Brampton Focus had the pleasure of speaking with Ian Williams about his most recent work, Reproduction, its unique structure, and why Brampton was such an ideal setting for part of it.
Ian Williams is a writer, and assistant professor of poetry in the Creative Writing program at the University of British Columbia. He will be at the Festival of Literary Diversity May 2nd, and May 5th.
What made you want to write Reproduction? What was your inspiration?
Something like a biological clock was ticking. (More below.)
Family is very important in Reproduction. What made you want to write about it.
Well, my books have been heading this way: from the identity issues of You Know Who You Are, to the disillusionment of Not Anyone’s Anything, to the desire for connection of Personals, finally to the families in Reproduction. In my real life, I’m not married, I have no kids. But in some parallel imaginary and hormonal life, I am married with kids and a minivan, according to a conventional schedule. I think even single men give sustained thought to the prospect of family and children. These are not female subjects.
Other interviewers have commented on the tenderness between Army and Felicia in the wake of Edgar’s absence. While reading it, I felt like it was such an important way to paint grief, as possible without a bitterness that either character reflects another’s absence. Other stories use the absence of a character as the fulcrum that keeps the plot in motion. Did you find that the unique plot structure gave you greater freedom to develop characters? Did it facilitate more in-depth character development? If so, how?
Great question. I’ll answer it mostly in the question below. Tenderness was a word that was at the back of my mind with Army. In Army we find a masculinity that’s often present in black teenage boys. It’s a mixture of macho posturing, charm, and downright sweetness. Swagger and sweetness. But you never see those stories in the news or in movies.
While reading it, I found that the plot structure was queer in that it didn’t privilege heterosexual norms of reproduction to move the plot forward. It’s a more in-depth queer reading of your book, but I couldn’t help but see this plot structure as freeing the characters from some norms as well. Did you intend for the plot structure to free characters from reader expectations in this way
Even if the story is fairly chronological or straight, the structure is crystalline, biological, unconventional. That said, the book is still easily readable. The book behaves in such a way as to grant the characters space to be free. Fairly early in the writing process, I had to ask myself, Whose story is this? To which character does it belong? But the story of our lives is not a single story. I don’t think we are protagonists of our lives all the time. I think for some parents, say, their kids are the protagonists. So I needed a form that wouldn’t reduce the novel to a single story but would constantly create fissures from the influence and pressure of other stories. Isn’t Hendrix his own world, minor character or not?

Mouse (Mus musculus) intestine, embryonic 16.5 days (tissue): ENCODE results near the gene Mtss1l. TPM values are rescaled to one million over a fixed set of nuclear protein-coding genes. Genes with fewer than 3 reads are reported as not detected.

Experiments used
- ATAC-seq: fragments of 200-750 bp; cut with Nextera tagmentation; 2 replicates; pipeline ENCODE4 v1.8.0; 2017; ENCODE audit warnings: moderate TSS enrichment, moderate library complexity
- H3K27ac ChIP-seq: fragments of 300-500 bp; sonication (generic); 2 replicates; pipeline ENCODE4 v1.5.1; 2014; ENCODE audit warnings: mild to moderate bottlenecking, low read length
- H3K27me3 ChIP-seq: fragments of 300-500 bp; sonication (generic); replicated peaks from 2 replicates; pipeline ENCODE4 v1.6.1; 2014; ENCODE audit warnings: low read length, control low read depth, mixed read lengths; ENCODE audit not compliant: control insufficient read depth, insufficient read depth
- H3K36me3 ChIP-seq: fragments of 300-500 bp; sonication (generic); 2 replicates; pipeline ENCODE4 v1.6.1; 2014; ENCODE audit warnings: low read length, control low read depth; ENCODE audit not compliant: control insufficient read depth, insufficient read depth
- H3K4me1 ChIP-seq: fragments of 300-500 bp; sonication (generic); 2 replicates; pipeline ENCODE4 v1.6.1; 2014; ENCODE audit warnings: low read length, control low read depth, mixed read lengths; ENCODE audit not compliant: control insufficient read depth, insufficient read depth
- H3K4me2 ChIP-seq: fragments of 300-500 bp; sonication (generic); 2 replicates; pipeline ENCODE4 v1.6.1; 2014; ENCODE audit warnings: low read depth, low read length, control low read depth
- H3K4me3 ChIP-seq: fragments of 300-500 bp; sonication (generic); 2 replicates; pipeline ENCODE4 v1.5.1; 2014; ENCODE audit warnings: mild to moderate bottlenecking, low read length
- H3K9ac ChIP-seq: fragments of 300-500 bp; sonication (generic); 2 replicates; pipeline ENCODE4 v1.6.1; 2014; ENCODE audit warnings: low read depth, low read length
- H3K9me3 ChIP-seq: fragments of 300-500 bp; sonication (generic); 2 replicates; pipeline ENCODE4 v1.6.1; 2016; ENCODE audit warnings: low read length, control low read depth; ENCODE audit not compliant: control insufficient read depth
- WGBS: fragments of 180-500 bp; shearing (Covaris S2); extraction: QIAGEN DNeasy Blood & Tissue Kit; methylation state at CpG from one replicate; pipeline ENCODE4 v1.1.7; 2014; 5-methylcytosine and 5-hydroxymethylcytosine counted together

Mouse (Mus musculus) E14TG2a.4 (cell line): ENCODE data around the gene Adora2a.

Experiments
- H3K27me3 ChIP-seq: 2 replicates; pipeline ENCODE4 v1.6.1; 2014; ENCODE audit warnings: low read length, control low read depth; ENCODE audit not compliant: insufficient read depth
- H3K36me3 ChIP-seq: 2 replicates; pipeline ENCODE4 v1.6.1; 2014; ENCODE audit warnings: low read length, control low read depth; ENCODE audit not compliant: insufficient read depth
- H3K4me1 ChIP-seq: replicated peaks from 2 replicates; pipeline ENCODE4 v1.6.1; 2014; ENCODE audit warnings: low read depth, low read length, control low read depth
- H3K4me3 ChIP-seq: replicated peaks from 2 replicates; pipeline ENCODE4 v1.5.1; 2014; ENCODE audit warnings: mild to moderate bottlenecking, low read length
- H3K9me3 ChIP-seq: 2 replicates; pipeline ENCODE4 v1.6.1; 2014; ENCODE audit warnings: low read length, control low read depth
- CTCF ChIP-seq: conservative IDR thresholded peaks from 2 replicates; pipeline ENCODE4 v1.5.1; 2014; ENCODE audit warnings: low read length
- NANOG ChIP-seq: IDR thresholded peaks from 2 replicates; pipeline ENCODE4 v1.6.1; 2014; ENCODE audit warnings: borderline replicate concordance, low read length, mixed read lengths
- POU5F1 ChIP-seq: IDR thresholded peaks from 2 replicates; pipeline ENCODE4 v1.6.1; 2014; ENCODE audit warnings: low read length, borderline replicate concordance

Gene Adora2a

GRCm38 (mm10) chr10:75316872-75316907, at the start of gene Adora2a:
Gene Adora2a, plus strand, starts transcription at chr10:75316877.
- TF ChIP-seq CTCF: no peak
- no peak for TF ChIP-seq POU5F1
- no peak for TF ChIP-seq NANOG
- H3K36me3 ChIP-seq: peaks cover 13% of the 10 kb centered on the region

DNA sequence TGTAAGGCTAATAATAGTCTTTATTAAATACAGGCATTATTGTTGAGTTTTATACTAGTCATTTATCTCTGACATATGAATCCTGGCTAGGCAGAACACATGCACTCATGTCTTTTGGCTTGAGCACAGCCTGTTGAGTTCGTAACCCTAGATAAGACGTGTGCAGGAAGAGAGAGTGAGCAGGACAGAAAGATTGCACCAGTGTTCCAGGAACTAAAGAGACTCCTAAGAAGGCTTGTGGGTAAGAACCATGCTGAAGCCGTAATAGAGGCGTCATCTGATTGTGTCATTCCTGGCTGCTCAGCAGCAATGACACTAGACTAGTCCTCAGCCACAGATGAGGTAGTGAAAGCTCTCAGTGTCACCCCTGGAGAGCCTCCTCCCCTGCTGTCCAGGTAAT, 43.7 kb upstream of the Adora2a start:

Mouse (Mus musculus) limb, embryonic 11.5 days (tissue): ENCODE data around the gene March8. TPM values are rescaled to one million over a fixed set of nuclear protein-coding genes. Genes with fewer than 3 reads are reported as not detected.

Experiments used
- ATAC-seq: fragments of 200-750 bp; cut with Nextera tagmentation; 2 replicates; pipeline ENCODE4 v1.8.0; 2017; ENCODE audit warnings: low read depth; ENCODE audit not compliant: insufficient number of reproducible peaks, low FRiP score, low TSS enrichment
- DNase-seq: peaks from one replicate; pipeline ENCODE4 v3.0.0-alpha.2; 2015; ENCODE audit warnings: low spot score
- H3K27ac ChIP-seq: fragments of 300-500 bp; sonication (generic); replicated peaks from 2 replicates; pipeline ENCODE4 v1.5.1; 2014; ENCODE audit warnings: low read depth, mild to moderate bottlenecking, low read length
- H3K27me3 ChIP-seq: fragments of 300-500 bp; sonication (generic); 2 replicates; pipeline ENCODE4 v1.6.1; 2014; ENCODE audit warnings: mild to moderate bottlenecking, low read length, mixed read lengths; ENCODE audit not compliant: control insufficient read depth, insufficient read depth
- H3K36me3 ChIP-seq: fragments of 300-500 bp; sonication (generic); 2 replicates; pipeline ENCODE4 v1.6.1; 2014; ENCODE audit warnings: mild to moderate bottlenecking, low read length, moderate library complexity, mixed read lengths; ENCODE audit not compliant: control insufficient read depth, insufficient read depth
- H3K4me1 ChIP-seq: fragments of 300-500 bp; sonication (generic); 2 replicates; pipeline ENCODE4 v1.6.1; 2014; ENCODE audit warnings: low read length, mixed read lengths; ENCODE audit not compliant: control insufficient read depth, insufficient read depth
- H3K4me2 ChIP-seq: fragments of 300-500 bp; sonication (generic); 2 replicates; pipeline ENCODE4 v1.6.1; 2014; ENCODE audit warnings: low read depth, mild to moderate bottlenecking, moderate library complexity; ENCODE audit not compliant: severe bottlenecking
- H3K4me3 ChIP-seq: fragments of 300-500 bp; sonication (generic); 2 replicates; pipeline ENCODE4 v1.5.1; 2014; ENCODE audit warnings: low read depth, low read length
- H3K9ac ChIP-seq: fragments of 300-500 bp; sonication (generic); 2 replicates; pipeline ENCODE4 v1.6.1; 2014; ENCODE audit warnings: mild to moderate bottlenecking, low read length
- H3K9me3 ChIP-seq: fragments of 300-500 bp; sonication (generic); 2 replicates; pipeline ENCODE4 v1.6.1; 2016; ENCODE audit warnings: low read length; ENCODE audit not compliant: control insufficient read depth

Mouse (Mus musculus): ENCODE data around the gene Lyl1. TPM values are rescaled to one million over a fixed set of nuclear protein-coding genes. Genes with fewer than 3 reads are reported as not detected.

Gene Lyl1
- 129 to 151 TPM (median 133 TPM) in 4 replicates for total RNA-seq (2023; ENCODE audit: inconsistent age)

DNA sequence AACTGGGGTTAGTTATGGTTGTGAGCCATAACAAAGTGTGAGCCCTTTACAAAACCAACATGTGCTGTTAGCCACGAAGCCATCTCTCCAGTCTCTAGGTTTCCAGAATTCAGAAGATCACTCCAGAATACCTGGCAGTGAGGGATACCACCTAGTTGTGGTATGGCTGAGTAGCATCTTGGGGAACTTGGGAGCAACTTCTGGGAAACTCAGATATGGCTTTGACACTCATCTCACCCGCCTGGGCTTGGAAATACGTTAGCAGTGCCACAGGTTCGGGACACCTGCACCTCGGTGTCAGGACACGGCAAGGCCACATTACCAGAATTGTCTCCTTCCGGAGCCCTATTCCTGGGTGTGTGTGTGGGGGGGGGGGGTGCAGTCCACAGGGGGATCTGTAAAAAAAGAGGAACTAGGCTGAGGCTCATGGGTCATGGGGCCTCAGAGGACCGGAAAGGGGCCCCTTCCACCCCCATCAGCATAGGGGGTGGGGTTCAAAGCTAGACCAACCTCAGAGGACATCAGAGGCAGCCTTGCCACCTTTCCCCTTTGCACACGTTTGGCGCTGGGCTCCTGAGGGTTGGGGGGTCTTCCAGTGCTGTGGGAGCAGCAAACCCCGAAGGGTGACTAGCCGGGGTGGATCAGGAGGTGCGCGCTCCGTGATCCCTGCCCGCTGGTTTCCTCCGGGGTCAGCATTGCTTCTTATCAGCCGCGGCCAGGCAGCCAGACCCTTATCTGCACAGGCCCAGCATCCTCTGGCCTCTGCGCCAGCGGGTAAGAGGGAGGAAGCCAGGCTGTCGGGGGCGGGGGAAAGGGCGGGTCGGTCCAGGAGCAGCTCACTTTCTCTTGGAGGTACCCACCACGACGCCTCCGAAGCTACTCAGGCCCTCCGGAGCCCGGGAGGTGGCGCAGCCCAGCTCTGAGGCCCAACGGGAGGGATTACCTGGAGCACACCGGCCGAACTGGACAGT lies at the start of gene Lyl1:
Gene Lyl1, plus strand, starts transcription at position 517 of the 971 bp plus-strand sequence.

You mentioned in another interview that you wanted to write about love for a while. Can you tell me more about what that means to you, and how Reproduction was part of that desire?
Yes, I want to write and read love stories for a few more years. Love isn’t solely romantic for me. In Reproduction you see many different kinds of love that vary in intensity over the course of the novel. The novel also considers love’s ancillaries: commitment, obligation, attraction, competition, etc.
What made Brampton an important setting for the novel?
I find it best to write about places that I’m not living in presently. I lived in four or five cities while writing the book, literally from the east coast to the west. The novel, too, went through a few locations but none of them felt right. Brampton was the place that we could afford fictional real estate. The GTA is one of the best places to set a multicultural story. It’s very likely that Felicia and Edgar could meet each other at a hospital. Global interactions are the norm not the exception in our city. The novel depends on the easy circulation of diverse bodies.
What else are you working on at the moment?
I’m working on a novel called Disappointment and a poetry collection. Mostly the poetry collection right now. It’s seconds from being done.
What are you most excited for, joining the FOLD this year?
It’s really great to be back in Brampton. I think this is how sports teams must feel when they’re playing in their home stadium. I’m exited to share a book about Brampton with people in Brampton.
Tickets for the Festival of Literary Diversity, taking place in Brampton from May 2-5, can be purchased at the FOLD website.